|Fri, Dec 20, 2013 08:27 AM
|Issue of December 18, 2013
October 02, 2013 | 10:25 AM
With the clock striking midnight Oct. 1, congressional leaders could not come up with an agreeable plan for a budget. So, a shut-down of "non-essential" government functions began yeterday (Tuesday).
The shut-down coincided with the launch of new insurance exchanges as of Oct. 1 intended to expand health coverage to millions of uninsured Americans as part of the Affordable Care Act.
The health care act will not be affected by the shut-down because it, like other mandatory functions such as Social Security, air traffic control and national defense, is protected.
The self-funded United States Postal Service will also continue to operate.
The federal government already only works with temporary spending bills, since a full, yearly budget has not been created or passed for a few years. The rejection of the latest temporary funding bill forced about 800,000 federal employees out of a job.
The Democrat-controlled Senate twice on Monday rejected the Republican-controlled House-passed bills that first sought to delay key portions of the 2010 Obamacare law, then to delay the law's requirement that millions of people buy medical insurance.
The shut-down is not unprecedented. It has occurred in the past; the last was in 1995.
For more information about the health care act or the newly opened health insurance marketplace, visit online at www.healthcare.gov or call 1-800-318-2596.
Coverage can begin Jan. 1,, and open enrollment is set to close March 31.
For all of the talk about Obamacare, Indiana has had a state-sponsored plan in use since 2008, albeit only as a pilot program, and may only have one more year of service.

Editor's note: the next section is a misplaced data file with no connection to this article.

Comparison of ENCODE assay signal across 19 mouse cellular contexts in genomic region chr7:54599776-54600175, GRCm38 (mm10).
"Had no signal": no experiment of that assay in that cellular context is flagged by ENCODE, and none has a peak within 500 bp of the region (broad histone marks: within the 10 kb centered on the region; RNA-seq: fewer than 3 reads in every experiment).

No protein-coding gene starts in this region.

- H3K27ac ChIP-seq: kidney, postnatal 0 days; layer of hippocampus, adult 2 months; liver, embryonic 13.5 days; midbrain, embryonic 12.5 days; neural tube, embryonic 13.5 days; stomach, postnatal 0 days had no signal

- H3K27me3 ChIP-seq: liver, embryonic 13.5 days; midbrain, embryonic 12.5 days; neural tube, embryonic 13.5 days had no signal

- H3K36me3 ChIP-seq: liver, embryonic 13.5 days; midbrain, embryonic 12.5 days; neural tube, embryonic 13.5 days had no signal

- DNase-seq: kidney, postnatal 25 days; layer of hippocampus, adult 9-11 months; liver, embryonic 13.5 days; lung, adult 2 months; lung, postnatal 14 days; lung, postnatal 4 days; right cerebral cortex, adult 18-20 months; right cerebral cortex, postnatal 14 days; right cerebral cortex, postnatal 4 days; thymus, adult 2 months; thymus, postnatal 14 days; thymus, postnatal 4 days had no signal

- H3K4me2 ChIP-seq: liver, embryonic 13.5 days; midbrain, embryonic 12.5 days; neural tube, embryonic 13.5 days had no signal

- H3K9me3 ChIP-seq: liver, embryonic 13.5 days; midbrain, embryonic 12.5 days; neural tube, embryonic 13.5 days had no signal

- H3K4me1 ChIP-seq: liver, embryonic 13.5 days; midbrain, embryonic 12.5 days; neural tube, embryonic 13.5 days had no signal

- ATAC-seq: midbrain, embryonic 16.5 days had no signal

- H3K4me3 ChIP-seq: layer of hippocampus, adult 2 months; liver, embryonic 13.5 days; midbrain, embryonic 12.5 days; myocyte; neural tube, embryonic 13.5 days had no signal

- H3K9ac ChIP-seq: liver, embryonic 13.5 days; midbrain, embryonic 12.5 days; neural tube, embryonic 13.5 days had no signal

The Healthy Indiana Plan (HIP) is an affordable health insurance program for uninsured adult Hoosiers, according to the state's website, www.in.gov/fssa/hip/. The program is sponsored by the state and only requires minimal monthly contributions from participants. It is for Hoosiers between the ages of 19 and 64 and offers full health benefits, including hospital services, mental health care, physician services, prescriptions and diagnostic exams.
Unlike traditional Medicaid, which Gov. Mike Pence said doesn't work well, Healthy Indiana caps the number of participants and the amount of care they can receive, does not cover all the services that Medicaid does and requires cost-sharing from recipients.
Pence said the cost-sharing aspect of the plan fuels personal responsibility and keeps costs down by giving patients an incentive to make smarter, cheaper choices about health care.
Nearly 37,000 Hoosiers are enrolled in the plan and another 53,000 are on the waiting list.
The Supreme Court ruled last year that states can't be forced to expand Medicaid eligibility, a primary way that the 2010 law (Obamacare) anticipated that millions more people would get health coverage. Federal government will pay the full cost from 2014 through 2016 for expanded Medicaid but only 90 percent after that. Currently, Indiana receives 67-percent match from the federal government on Medicaid.
Opponents of expanding Medicaid say it would cost the state too much money, while supports argue a lack of expansion would deprive Indiana of billions of dollars in federal aid.
The Healthy Indiana Plan covers those folks earning up to 200 percent of the poverty level, but the new agreement to extend the program another year, came with a reduction to only 100 percent of the poverty level.
For more information about Healthy Indiana Plan, call 1-877-GET-HIP9 (1-877-438-4479) and press 1 when prompted for the wait list for childless adults. If not currently on the wait list and a childless adult, one can still apply for HIP; those who meet the other eligibility standards will be added to the wait list in order of receipt.